Anne Andert
I don’t see the problem with friends getting together over a zoom chat. That they all worship in the same congregation is just part of their friendship that extends into their community of faith. I think the pastor assisted them in supporting their friendship during this time. Good for her. I don’t see an issue beyond that.

Sharon Temple
As other matriarchs have said, you have articulated very well one of the legitimately very hard things about serving in our role as pastor. The congregation does not include us, and they are not our friends. Still, the pain of wanting to be included is real. Though it’s especially challenging right now, I encourage you to find your own community of belonging. Or two. Or more. For example, could you start a Zoom group of your nearby clergy colleagues?

Your instincts about introducing Zoom were right on, in my opinion. Could you try to start one or two other new (inclusive) groups, or help previously in-person groups to make the switch to Zoom? Check in on the group leaders from time to time — including the clique-y one — to inquire how they are doing and how you can support them as only you, their pastor, can do.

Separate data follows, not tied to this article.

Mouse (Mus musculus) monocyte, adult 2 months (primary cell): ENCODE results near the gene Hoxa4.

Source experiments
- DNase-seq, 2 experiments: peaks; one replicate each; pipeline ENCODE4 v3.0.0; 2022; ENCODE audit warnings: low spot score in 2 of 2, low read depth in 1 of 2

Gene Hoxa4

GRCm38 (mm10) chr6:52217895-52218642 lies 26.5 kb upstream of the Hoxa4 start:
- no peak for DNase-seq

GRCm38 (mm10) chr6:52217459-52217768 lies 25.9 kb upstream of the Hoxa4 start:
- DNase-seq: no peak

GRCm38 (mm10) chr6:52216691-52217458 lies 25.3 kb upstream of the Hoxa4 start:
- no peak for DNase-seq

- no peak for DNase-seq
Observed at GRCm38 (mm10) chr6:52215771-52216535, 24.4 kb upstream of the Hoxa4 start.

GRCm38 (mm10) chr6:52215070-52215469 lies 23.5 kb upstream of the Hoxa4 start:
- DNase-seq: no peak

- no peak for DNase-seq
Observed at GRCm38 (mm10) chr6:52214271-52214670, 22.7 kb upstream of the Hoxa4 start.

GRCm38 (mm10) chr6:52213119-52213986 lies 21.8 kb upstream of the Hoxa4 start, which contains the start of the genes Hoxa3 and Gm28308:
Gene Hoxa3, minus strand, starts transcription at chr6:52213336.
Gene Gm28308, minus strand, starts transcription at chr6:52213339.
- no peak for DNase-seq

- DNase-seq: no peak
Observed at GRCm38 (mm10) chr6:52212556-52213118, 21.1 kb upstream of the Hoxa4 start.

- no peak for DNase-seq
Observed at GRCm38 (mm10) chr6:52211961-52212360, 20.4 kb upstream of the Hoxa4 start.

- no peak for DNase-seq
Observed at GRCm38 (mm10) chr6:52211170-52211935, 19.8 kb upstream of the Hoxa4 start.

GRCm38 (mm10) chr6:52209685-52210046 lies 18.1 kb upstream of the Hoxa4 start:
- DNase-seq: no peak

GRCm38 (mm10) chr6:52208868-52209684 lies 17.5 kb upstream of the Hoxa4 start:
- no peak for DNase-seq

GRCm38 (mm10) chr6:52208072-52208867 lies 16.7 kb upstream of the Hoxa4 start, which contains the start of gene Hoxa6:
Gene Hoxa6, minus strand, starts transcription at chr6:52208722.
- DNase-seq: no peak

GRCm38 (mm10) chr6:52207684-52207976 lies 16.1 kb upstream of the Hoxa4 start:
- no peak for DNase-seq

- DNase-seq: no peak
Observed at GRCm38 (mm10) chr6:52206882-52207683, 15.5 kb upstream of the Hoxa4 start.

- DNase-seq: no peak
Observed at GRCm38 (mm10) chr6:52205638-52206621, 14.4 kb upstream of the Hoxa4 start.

Thank you, Matriarchs, for your insightful responses.

The comments are open below for more input about ways to create community in the age of COVID-19.

Are you looking for ideas about ministry in the age of COVID-19? Send your questions to askthematriarch (at) gmail (dot) com

Rev. Sharon M. Temple is a United Church of Christ pastor living in Austin, TX. She is a contributor to the RevGals book There’s a Woman in the Pulpit and blogs erratically at Tidings of Comfort and Joy.

RevGalBlogPals encourages you to share our blog posts via email or social media. We do not grant permission to cut-and-paste prayers and articles without a link back to the specific post. For permission to use material in paper publications, please email revgalblogpals at gmail dot com.

One thought on “Ask the Matriarch: A Church Zoom Group’s Level of Inclusion

  1. This is something I have had to deal with, too. Normally I make friends easily, but that did not happen quickly in my current location. The congregation has several friends groups, and occasionally someone would comment on an event (New Years Eve Party, birthday, cookout, etc.) and ask if I was going, or why I hadn’t been there—and I would have to say that I hadn’t been invited. At first I took it personally (why was I excluded?), but with time I have realized it’s not about me. There is indeed a fine line between trusted, even loved, pastor, and friends. And there may be an inhibition factor too—I generally leave wedding receptions (where I have officiated) earlier than I would otherwise, ditto parties. Rightly or wrongly, some people are uncomfortable socializing with clergy. I like the thought of a luminal space—that makes it easier for them to call when they really need us.